Having introduced Miracleman and discussed chapters one, two, three, four, and five, as well as the interlude “The Yesterday Gambit,” we now turn to chapter six of Alan Moore’s Miracleman, which originally appeared in the classic British magazine Warrior.
Chapter 6: “Secret Identity” (8 pages)
Writer: Alan Moore. Pencils: Alan Davis. Inks: Garry Leach. Originally appeared, in black and white, in Warrior #7 (Nov 1982) as “Secret Identity” (without any book or chapter designation). Reprinted in color in Miracleman #2 (Oct 1985) as “Book One Chapter 7: Secret Identity.” Collected in Miracleman Book One: A Dream of Flying (Oct 1988) as “Chapter 6: Secret Identity.”
Chapter six marks the beginning of Book One’s second half. Like the previous chapter, it’s illustrated by both Davis and Leach, as part of the transition from one artist to the next.
The first five chapters took place entirely over the course of two days, telling a continuous narrative. Chapter six occurs some two months later, the first such break in the series.
Of course, these six chapters were published over the course of seven issues of Warrior, which didn’t quite run monthly. Warrior #1 carried a March 1982 cover date, and “The Yesterday Gambit” dates Miracleman’s return to February of that year, when the issue was on sale. Chapter five, although set on the day after chapter one, was published in Warrior #6, cover-dated October 1982. Setting chapter six two months later thus reflects the real-world passage of time, without making the gap so long as to make us wonder why narrative threads languished during that time.
In terms of plot, the chapter updates readers on the story’s status quo, while also (1) doing a bit of housecleaning by having Miracleman experiment with his still-new powers and (2) advancing the larger plot in minor ways. Chapter six offers a breather after the super-hero action of the past couple episodes. But chapter six also serves as an introductory chapter to Book One’s second half.
The chapter is eight pages long, reflecting Alan Davis’s speed, relative to that of his predecessor, Garry Leach. Outside of “The Yesterday Gambit” (which had three separate artistic teams), this chapter ties the first one for length.
Notably, both halves of Book One begin and end with longer chapters than their norms. The first half begins with an eight-page chapter and ends with a seven-page one; the second half begins and ends with eight-page chapters. But whereas the norm for the first half of Book One is six pages, the norm for the second half is seven. This further demonstrates how well Book One breaks into two halves, but it also reflects Davis’s speed as an artist.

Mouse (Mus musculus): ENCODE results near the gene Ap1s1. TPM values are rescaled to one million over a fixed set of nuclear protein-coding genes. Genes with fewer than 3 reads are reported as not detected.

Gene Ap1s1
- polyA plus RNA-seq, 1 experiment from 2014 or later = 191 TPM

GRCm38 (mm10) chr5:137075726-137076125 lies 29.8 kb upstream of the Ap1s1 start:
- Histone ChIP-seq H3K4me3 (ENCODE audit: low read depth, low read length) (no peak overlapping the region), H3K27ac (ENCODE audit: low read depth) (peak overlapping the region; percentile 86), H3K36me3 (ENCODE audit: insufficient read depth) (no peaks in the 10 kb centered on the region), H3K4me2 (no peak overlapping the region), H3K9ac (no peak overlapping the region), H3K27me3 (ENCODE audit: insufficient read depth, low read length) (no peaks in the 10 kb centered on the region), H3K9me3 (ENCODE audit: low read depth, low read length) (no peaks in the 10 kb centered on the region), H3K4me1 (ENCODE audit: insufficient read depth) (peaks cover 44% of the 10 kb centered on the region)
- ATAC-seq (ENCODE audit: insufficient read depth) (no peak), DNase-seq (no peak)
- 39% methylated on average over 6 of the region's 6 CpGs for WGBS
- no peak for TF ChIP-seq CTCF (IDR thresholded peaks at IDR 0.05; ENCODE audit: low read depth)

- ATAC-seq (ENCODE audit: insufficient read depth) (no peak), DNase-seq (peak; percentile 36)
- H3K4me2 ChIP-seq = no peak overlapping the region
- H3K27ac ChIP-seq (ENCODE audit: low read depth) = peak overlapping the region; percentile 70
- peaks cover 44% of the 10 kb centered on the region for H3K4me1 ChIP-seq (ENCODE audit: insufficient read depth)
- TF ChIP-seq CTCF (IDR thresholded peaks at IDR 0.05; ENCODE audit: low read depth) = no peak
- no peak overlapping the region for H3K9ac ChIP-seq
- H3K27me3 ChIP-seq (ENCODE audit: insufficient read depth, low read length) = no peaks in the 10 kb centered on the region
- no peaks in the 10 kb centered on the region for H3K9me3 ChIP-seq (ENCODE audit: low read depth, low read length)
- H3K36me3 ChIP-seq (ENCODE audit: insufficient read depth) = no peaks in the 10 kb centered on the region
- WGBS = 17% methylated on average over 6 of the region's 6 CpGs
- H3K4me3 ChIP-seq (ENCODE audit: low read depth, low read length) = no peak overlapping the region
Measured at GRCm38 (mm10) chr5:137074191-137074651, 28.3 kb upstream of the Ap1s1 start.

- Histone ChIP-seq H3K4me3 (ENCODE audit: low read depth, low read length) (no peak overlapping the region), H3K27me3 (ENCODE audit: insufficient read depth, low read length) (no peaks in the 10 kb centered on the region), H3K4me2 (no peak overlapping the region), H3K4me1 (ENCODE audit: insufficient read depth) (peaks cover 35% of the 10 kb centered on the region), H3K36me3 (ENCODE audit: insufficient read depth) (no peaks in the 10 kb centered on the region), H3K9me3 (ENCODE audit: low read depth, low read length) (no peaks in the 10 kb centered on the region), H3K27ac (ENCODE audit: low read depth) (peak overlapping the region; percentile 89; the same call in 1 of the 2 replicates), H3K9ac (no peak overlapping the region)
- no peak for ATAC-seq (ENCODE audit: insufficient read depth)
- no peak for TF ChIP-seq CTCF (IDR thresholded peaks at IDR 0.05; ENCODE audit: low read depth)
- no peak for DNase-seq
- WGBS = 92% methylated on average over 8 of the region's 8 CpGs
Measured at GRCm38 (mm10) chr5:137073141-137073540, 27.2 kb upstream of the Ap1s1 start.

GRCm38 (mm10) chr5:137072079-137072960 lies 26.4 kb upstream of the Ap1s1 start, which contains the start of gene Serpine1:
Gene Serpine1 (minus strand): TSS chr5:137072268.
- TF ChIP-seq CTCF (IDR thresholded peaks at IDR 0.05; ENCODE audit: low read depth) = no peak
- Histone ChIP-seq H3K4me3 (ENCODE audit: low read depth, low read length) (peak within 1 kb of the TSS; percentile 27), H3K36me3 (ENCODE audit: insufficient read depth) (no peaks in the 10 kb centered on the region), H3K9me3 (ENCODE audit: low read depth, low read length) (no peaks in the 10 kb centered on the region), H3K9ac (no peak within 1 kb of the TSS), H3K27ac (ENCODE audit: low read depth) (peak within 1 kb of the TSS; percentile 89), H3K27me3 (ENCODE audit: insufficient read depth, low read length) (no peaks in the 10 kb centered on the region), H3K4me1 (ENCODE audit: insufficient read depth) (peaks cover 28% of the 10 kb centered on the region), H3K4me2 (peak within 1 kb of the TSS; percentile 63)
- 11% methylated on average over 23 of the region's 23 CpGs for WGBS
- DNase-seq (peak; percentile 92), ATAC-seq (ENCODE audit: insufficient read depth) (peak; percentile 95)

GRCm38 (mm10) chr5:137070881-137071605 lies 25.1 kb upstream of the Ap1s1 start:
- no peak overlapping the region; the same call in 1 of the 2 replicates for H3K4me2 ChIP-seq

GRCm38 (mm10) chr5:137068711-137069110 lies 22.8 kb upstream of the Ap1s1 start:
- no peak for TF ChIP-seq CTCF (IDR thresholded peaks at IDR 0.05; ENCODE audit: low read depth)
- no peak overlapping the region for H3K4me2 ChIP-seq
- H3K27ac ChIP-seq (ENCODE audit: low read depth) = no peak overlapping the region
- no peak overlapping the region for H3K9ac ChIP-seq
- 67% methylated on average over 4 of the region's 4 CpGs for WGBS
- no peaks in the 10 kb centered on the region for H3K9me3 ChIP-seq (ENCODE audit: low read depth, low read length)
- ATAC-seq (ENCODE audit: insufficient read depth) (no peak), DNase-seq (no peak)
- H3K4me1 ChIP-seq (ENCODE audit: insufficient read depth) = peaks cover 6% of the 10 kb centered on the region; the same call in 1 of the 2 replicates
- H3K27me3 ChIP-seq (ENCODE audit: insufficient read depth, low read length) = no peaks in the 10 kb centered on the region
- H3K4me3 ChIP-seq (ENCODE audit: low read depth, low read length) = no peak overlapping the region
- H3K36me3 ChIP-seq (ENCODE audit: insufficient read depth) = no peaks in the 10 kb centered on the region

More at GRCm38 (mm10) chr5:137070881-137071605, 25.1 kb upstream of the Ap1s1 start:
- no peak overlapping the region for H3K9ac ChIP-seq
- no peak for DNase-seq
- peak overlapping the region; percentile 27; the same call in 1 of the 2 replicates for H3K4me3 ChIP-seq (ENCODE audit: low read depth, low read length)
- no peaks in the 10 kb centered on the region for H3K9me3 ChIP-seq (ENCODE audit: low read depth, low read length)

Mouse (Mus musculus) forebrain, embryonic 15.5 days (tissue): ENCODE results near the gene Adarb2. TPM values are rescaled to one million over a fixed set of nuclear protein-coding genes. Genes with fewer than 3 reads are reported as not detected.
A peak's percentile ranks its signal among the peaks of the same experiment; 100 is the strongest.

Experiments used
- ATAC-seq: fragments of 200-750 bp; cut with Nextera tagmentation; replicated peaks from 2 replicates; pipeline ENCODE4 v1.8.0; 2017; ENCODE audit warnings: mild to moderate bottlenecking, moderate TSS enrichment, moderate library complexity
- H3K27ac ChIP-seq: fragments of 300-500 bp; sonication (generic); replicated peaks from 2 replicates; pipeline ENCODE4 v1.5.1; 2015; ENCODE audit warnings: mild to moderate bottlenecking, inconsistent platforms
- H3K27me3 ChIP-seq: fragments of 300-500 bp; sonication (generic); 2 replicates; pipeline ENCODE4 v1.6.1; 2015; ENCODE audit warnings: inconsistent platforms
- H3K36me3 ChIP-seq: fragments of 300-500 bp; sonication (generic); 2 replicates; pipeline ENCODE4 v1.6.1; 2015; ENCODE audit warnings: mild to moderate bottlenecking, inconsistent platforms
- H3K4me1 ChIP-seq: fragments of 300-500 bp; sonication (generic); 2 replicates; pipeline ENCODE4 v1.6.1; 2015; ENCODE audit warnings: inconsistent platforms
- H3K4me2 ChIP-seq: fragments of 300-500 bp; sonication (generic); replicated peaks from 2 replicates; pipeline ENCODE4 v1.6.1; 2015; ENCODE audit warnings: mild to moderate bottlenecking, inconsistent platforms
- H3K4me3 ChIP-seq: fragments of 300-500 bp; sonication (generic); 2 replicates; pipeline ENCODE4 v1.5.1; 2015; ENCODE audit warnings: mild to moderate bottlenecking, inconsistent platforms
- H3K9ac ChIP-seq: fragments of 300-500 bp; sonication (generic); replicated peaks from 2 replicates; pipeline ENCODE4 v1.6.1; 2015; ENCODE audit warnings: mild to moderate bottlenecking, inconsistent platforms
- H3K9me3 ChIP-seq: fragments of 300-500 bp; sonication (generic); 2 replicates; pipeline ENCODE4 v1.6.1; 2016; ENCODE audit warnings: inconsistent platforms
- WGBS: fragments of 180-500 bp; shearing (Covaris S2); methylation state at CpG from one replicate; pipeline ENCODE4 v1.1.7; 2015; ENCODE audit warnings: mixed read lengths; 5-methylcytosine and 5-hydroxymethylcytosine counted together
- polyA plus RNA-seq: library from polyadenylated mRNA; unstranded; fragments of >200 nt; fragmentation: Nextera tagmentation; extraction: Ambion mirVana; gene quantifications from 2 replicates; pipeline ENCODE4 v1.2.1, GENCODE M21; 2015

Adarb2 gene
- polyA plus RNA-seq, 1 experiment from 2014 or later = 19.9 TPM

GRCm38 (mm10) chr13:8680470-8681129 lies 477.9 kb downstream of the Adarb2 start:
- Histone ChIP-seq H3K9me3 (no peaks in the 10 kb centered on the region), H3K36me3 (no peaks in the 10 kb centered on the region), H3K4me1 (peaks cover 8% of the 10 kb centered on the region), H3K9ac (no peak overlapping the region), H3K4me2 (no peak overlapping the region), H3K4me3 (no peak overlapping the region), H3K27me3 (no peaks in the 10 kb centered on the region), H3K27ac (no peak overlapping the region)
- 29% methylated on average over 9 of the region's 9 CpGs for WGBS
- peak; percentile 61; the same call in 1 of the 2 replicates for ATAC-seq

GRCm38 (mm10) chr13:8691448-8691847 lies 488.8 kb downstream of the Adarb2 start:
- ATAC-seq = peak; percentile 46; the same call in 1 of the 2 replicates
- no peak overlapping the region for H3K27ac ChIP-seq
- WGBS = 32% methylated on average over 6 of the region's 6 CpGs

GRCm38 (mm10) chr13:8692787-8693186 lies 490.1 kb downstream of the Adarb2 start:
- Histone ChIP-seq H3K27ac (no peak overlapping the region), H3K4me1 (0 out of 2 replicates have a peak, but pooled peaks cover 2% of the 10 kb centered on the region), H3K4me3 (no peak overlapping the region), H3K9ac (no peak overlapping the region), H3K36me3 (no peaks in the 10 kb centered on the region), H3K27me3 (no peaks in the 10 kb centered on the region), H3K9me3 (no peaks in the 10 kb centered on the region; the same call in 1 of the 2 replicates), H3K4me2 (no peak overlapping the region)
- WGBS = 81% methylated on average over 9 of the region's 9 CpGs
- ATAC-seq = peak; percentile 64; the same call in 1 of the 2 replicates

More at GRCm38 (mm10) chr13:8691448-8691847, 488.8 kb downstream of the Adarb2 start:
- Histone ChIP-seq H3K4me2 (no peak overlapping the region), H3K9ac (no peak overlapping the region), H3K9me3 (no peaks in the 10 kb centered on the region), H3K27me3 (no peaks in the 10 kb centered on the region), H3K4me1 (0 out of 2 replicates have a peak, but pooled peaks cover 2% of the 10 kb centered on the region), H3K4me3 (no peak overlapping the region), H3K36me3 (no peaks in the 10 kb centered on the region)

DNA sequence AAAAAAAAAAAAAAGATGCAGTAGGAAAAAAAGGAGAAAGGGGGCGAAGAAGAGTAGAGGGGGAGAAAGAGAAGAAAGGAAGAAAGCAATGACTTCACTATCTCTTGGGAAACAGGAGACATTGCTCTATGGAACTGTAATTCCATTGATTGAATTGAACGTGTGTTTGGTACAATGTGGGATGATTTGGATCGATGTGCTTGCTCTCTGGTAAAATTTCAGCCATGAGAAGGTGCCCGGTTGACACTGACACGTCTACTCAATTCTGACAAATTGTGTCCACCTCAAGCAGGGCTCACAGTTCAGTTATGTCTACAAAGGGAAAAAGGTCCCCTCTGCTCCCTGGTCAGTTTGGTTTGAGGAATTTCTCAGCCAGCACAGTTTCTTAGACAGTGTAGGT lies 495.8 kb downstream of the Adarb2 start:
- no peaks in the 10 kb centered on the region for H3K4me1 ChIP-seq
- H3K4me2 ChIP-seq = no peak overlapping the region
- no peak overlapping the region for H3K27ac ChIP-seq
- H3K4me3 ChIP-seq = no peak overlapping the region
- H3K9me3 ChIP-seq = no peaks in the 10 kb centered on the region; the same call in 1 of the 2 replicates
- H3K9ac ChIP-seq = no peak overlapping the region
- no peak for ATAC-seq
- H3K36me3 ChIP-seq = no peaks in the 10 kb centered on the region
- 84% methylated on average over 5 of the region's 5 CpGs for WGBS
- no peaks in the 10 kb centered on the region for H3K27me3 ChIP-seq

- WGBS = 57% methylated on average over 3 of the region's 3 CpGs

That speed fundamentally changed Miracleman. The early, Leach-illustrated chapters are remarkably dense; much has to be accomplished in a few number of pages. We’ve already remarked upon how the added page in chapter five lets the story flow a bit better, but chapter six is the first chapter that is impossible to imagine under Leach. Its eight pages do little to advance the plot, and such a leisurely story, despite many strongly points, might collapse without a slightly more leisurely event-per-page ratio. If this chapter is a breather between the climax of Book One’s first half and the main drama of its second half, it’s important for it to feel like a breather.
That’s not to say that Moore is stretching his story, nor giving up on the kind of literary intelligence or structural complexity that characterized earlier chapters. Despite chapter six’s slower pace, it follows and juxtaposes several different characters. There are two primary narratives: Miracleman (with Liz) and Evelyn Cream. But during Cream’s narrative, we’re also granted insight into Sir Dennis Archer and Steve, the terrorist from chapter one. In addition, a single page focuses on Johnny Bates, formerly Kid Miracleman, thus helping to connect Book One’s two halves.
We’ve seen previously how Moore likes to think of the page as a discrete unit of information, a technique seen in Miracleman as early as the first half of chapter one. Here, each page – with the exception of the final one – focuses on a different set of characters. And each page – again except for the last – begins with a single-word caption, setting the tone for what follows. It’s a little like the way Moore titled V for Vendetta chapters with a different word beginning with “V,” except he’s now freed from the gimmicky aspect of that device. The effect is almost to make each page (except for the final two, which act as a single unit) a miniature chapter of sorts, and it’s remarkable how much Moore succeeds in this regard.
The first page begins with the word “attrition,” and it focuses on Sir Dennis Archer, introduced in the phone-call sequence of the previous chapter.